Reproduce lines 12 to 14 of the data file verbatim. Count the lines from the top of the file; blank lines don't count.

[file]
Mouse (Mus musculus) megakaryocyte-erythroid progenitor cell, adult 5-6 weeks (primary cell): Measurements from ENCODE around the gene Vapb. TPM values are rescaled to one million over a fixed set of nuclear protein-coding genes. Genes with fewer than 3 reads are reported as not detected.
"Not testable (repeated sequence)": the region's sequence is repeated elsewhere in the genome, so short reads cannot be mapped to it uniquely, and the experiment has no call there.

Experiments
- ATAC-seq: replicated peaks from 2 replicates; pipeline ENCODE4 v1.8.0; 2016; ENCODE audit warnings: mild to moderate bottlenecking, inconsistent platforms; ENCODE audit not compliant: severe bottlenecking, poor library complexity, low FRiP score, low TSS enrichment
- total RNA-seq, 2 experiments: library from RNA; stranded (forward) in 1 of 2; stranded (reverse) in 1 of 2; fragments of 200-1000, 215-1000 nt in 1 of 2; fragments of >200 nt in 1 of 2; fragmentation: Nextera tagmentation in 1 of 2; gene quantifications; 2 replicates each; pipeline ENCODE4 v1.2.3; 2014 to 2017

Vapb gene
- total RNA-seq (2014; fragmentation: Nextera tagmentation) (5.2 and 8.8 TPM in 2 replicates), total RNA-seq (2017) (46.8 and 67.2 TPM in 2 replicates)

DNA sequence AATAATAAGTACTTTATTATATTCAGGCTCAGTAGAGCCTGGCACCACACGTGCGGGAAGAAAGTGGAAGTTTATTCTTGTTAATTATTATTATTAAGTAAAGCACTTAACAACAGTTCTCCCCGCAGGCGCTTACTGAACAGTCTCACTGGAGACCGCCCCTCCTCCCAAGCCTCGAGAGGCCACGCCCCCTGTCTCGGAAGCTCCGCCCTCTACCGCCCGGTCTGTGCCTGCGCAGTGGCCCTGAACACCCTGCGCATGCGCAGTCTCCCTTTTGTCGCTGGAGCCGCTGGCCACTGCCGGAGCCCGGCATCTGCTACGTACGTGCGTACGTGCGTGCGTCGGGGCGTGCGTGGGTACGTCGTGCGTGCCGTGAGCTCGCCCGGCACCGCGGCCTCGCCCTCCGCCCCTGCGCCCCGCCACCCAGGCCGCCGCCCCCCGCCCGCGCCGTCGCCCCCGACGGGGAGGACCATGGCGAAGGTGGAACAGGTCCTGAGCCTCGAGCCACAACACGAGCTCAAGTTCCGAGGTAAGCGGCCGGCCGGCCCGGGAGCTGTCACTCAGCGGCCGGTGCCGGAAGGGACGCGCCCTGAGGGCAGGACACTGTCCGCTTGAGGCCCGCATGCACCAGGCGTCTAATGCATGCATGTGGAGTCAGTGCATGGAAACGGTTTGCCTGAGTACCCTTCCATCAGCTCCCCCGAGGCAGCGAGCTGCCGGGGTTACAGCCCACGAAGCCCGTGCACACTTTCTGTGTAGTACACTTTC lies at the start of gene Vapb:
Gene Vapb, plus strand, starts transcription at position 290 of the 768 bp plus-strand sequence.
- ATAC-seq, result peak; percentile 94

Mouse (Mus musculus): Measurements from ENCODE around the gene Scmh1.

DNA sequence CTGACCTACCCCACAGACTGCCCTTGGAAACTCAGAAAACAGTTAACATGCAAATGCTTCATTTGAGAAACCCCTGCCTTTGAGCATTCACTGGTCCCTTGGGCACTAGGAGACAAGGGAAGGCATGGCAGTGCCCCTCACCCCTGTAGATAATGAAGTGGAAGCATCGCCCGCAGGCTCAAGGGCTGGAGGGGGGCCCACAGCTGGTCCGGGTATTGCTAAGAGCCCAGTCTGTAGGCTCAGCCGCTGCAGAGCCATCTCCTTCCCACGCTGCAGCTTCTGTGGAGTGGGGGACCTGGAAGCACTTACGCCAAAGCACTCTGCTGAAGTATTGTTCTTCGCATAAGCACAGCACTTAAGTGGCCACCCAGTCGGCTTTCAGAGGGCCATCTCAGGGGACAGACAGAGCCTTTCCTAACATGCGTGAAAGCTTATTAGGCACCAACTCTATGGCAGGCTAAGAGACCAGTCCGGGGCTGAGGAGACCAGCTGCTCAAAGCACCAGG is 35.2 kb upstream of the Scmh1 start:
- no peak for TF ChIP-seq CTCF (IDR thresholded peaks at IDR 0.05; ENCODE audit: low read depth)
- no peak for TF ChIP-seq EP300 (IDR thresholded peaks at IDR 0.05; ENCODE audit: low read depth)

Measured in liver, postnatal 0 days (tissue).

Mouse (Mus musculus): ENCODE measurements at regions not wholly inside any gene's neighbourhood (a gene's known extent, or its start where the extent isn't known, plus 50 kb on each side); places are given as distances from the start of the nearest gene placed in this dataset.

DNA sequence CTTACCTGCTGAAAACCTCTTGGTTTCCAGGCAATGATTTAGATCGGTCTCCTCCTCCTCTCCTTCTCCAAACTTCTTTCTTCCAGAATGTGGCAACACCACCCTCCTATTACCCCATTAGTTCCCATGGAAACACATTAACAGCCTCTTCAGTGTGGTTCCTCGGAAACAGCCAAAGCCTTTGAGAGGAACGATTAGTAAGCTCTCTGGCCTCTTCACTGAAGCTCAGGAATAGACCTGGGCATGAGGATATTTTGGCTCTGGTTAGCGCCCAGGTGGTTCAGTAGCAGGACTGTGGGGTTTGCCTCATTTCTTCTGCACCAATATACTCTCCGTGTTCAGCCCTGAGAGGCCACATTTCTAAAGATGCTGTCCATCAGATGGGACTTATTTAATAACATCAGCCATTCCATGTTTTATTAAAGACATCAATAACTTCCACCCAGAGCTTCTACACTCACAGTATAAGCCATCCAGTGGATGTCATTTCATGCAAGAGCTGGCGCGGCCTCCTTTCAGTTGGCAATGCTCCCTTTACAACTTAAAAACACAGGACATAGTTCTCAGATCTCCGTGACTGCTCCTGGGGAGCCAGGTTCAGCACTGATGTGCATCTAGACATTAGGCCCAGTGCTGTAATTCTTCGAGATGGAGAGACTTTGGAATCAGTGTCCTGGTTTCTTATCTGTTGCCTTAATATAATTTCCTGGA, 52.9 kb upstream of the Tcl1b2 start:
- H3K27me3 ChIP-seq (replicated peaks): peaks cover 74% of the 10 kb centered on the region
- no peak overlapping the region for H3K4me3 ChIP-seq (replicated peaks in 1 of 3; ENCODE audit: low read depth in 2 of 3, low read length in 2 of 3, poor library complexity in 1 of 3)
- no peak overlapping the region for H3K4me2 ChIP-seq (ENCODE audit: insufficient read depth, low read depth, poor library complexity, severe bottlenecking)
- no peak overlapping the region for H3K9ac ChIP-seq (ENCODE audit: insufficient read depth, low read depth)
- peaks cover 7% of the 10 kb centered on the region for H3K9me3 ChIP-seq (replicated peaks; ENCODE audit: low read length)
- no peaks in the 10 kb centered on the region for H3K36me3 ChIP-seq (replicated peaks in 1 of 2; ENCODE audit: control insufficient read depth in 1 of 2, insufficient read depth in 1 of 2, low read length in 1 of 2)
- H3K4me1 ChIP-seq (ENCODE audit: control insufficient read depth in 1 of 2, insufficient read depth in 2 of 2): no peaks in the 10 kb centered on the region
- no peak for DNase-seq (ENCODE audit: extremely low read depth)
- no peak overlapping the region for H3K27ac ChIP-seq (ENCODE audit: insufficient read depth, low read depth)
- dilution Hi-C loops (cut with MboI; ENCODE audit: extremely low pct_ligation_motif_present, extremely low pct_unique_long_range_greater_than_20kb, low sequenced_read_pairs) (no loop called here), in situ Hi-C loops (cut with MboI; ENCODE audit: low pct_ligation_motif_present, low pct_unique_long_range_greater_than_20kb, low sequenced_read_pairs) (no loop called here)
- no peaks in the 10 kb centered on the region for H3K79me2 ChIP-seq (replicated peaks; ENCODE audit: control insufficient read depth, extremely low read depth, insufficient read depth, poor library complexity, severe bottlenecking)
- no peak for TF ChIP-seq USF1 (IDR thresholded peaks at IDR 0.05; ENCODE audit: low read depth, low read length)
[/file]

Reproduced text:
DNA sequence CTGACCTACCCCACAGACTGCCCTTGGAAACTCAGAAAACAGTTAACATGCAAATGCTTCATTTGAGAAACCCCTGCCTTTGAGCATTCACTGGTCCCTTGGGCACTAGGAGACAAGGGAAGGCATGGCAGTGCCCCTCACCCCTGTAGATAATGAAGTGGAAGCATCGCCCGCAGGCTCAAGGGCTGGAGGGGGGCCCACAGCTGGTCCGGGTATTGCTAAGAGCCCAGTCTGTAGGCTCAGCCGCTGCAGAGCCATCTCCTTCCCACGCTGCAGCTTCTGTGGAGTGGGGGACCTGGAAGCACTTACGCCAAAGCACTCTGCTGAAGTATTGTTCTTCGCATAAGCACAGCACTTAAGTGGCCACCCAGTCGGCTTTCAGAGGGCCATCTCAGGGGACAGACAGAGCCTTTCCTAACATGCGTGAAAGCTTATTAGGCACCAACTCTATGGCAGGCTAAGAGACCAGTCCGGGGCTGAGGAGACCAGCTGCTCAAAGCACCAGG is 35.2 kb upstream of the Scmh1 start:
- no peak for TF ChIP-seq CTCF (IDR thresholded peaks at IDR 0.05; ENCODE audit: low read depth)
- no peak for TF ChIP-seq EP300 (IDR thresholded peaks at IDR 0.05; ENCODE audit: low read depth)